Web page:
In many ways we have been successful. We have pressed issues that others remained silent on, most notably the sexual harassment at Roosevelt University, and the mass artist resignations that led to then-Executive Artistic Director Erica Daniels’ resignation. One exception was Onstage Blog, which continues to cover Chicago news despite being a New York publication. Major publications were slow to cover these stories, waiting until they were inevitable, if they covered them at all. The Chicago Reader never covered Erica Daniels’ resignation. The Tribune covered the resignation of the playwrights ensemble at Victory Gardens, with the Reader following three days later. By the time the artist-led protest happened outside Victory Gardens last summer, Rescripted had published two stories amplifying the artists who were speaking out against Victory Gardens, and would publish two more. We republished statements the artists made because again, we do not have the resources to go interview them and get the institutions’ side, the way proper journalistic practice would require. We served our purpose.
The day of the protests, I had to personally message a selection of our local critics with whom I had a rapport and ask them, please, to get down there with me and cover it. I believe the only person who showed up to interview people was Chris Jones, who published an article about it. Check out this text from another Top Critic in the city, name redacted. It really gives you a sense of how much they care.
You should not settle for me. I am doing the very best I can to do what I am qualified to do: give the opinions of local artists as cohesively and unadorned as I possibly can, to pique the interest of the public and the publications that claim to cover it. Yet even when readers are begging you to cover the dissent, the best our critics can do is retweet the piece and misrepresent it to say Rescripted is calling for divestment and dissent at one singular institution?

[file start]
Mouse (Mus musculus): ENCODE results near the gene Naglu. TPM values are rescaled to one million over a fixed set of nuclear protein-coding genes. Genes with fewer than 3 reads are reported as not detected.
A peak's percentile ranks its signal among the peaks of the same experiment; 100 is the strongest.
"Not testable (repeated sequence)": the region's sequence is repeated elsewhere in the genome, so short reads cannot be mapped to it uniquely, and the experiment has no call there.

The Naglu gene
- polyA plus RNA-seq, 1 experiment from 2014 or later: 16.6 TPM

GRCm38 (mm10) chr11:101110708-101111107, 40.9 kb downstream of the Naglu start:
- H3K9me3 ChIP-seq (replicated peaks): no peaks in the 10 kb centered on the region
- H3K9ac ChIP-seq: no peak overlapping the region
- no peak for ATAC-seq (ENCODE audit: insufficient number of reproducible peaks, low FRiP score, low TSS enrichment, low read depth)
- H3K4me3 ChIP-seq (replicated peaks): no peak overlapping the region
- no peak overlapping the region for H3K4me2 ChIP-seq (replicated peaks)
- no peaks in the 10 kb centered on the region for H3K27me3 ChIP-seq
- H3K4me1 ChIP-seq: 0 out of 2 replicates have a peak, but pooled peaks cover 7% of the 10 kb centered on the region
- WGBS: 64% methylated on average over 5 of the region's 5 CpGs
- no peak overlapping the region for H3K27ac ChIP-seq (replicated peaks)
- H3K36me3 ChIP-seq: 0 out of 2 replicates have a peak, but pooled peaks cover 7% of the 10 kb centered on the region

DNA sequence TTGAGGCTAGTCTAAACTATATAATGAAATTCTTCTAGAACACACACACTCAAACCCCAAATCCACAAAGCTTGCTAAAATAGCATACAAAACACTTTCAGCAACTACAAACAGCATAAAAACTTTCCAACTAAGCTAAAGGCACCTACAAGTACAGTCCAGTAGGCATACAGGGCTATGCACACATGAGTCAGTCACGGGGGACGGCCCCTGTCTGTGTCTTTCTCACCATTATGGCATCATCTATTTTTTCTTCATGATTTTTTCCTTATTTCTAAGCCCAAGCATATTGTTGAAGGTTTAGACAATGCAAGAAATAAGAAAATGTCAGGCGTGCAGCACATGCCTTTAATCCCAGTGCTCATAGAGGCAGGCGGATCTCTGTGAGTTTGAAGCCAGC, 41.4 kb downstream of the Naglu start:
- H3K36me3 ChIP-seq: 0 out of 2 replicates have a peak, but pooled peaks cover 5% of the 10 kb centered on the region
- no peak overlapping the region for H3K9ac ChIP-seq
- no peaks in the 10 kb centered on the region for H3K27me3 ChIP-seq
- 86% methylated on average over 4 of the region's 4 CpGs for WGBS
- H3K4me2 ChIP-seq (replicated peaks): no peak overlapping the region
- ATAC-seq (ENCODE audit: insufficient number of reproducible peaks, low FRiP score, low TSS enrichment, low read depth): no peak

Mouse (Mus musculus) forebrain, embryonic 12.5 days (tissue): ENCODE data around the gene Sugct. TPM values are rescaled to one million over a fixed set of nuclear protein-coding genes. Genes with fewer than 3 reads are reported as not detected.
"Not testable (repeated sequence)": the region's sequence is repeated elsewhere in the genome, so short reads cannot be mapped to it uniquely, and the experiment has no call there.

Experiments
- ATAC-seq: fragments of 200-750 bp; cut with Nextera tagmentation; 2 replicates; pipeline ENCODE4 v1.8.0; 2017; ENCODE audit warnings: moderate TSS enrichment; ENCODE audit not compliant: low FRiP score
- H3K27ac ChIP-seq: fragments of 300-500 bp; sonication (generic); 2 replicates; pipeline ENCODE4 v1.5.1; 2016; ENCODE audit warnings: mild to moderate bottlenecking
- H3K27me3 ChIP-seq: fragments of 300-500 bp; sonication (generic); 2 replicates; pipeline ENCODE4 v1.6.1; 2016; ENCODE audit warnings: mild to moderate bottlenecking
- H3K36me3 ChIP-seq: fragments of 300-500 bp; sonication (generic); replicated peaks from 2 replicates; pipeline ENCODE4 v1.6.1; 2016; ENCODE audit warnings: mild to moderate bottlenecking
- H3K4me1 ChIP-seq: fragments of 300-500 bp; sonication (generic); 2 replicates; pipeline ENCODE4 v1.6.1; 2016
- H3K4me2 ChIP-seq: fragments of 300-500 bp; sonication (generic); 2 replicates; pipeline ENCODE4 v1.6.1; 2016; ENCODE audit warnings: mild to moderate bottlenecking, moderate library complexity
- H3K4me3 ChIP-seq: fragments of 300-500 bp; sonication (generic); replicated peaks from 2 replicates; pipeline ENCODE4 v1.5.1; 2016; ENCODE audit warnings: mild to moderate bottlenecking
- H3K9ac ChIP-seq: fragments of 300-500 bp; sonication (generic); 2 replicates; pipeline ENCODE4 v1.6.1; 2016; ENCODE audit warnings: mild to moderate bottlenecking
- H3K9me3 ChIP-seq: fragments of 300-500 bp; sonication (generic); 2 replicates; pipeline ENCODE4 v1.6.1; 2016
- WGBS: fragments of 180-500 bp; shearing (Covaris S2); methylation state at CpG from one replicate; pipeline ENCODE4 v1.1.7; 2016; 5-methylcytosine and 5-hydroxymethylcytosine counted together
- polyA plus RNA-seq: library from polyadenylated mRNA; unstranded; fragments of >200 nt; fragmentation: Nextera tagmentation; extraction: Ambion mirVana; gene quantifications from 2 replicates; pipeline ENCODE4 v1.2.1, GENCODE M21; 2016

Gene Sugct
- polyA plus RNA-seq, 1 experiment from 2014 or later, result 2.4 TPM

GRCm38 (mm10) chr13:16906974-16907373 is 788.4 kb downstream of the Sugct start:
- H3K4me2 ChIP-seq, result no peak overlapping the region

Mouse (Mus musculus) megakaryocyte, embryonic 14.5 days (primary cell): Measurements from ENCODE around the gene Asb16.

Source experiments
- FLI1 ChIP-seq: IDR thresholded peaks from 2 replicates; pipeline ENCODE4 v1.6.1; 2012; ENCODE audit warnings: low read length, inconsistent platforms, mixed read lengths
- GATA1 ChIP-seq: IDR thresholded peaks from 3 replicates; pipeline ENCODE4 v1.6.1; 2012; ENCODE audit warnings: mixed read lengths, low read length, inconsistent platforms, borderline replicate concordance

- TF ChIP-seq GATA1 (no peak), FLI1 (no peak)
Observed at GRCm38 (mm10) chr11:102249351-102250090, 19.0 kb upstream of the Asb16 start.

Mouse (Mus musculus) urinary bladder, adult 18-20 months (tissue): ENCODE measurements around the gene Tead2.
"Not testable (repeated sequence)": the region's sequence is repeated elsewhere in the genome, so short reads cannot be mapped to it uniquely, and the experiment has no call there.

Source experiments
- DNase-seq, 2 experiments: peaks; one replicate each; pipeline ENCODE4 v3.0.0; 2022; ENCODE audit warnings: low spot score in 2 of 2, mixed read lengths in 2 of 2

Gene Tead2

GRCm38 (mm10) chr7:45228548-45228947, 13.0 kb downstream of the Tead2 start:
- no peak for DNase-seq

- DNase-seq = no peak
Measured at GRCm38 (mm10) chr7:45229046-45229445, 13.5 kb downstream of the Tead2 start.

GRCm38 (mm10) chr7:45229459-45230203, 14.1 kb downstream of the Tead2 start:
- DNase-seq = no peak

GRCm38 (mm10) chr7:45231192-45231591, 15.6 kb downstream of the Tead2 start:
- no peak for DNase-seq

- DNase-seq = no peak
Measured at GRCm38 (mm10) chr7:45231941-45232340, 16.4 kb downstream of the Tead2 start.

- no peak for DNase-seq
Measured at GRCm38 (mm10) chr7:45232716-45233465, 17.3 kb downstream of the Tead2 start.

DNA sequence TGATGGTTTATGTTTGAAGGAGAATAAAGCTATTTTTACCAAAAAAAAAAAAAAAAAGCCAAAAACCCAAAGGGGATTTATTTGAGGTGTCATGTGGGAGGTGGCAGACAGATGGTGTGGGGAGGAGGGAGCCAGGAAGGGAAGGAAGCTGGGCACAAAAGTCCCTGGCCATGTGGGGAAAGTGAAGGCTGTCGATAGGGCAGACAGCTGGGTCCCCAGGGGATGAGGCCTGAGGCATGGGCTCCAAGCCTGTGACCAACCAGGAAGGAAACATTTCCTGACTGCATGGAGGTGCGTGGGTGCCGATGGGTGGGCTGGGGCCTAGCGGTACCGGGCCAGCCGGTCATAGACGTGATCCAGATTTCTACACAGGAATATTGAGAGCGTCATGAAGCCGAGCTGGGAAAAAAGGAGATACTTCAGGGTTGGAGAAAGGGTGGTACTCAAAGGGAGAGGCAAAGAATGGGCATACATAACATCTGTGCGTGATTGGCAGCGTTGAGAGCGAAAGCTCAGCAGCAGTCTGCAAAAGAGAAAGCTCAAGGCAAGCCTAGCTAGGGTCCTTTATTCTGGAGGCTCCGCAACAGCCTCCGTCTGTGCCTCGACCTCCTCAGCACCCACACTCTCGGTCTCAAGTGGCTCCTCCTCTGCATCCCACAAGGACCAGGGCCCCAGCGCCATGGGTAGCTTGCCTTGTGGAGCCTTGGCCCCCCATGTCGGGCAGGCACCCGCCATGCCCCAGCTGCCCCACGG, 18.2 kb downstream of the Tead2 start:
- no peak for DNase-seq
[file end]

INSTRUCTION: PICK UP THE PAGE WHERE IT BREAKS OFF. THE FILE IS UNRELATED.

I never set out to be an artist-critic, but I also never set out to be in a corrupt, inequitable industry that would dehumanize me and my peers whenever it got the chance. I’m fighting for this industry, I’m fighting for them, with the tools and the time and the platform I have built against all odds. You, who has had everything handed to you: what are you doing?
I wish you could see my inbox. I wish you could see the stories that remain unheard about Steppenwolf and many other places. They want to write to you, but they know you don’t care. Or maybe they do tell you, and you don’t believe them. Well let me tell you the artists who have been calling me asking me to report on their lives, their causes, deserve better. Please, give them, give me, a reason to believe in you again and cover these stories that are clearly of public interest. Otherwise, we’re going to have to turn this b*tch into a multimillion dollar media company out of spite. I hoped I would be obsolete by now, a bridge to better coverage.
I told you, I’m not a journalist. I am, however, a Black trans person hell bent on being able to live equally and fairly in society and therefore I will drive this to the finish line because my life depends on it. Whenever I uplift a collective opinion that goes against the grain or directly demand our safety and inclusion I worry about destroying my career, but I have no choice but to act, for our survival. So, do you really want to feel that kind of heat from me, from the society that is trying to call you in? Or would you rather do your job? Outwrite me, I’m begging you.